An Australian Environment Minister said that the Labor Party wants decisions about restoring the Murray-Darling River system to be made by the Murray-Darling Basin Authority without pressure from the political process. The Greens countered that the river is dying and not getting the water that was promised.

In Yemen, the World Health Organization began the first vaccine campaign against cholera, 18 months after an epidemic caused by civil war and poor sanitation.

Health workers began administering oral vaccines last week in four districts of Aden, aiming to inoculate 350,000 people. The campaign parallels the rainy season, which could increase the spread of the disease. In the last 18 months, Yemen has seen over a million suspected cases of cholera, with over two thousand deaths. Cholera is spread by contaminated water or food. It is deadly when vomiting or diarrhea cause rapid dehydration. World Health Organization officials fear that last year’s surge of cases could be repeated, or even exceeded this year. Demolished water and sanitation systems and limited health care access are hampering efforts, and officials in some areas have objected to the vaccinations. The World Health Organization says it has plans for immunizations in all of the at-risk zones, and that it is negotiating for approval with health authorities in Yemen’s northern regions. It hopes to protect at least four million people from cholera.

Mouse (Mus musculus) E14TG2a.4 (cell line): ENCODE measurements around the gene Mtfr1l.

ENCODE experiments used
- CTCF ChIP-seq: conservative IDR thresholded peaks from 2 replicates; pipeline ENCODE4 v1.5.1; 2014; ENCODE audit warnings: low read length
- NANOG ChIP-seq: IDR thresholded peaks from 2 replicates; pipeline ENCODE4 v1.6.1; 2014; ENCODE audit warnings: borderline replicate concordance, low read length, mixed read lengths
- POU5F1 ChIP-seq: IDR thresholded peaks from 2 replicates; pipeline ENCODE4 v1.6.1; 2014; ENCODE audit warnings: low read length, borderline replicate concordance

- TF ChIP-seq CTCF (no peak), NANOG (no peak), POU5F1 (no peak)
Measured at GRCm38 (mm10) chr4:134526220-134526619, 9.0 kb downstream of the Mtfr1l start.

In the Americas, Mexico and the U.S. states of Arizona and Nevada may soon get less water from the Colorado River. The U.S. Bureau of Reclamation estimates that in 2020, there is a 52 percent chance that the river’s largest reservoir, Lake Mead, will fall so low that automatic cutbacks will take effect. If the reservoir levels continued to fall, other states could be required to reduce their water shares as well.

The chances for a shortfall in Lake Mead increase with each year: In 2021 the prediction is for 64 percent. In 2022, the Bureau puts it at 68 percent. Lake Mead has never dropped to the level requiring cutbacks, but less precipitation over the past 20 years has made the scenario ever more likely.

The Bureau is urging the seven Colorado River states to stop procrastinating on contingency plans. Those states include Arizona, California, Colorado, Nevada, New Mexico, Wyoming and Utah. Also affected would be Mexico and twenty native American reservations.

The river is governed by a variety of international treaties, interstate agreements and court rulings. The rules mandate that cutbacks automatically take effect if the surface of Lake Mead drops to 1,075 feet above sea level. If this happens, Arizona and Nevada would lose the most water, based on a percentage of their current annual allocations.

Most of the Colorado River’s water comes from snowmelt in the mountains of Colorado and Wyoming. Snowmelt this year is expected to be less than half of the 30-year average, an indicator that the region’s climate is shifting toward drier conditions.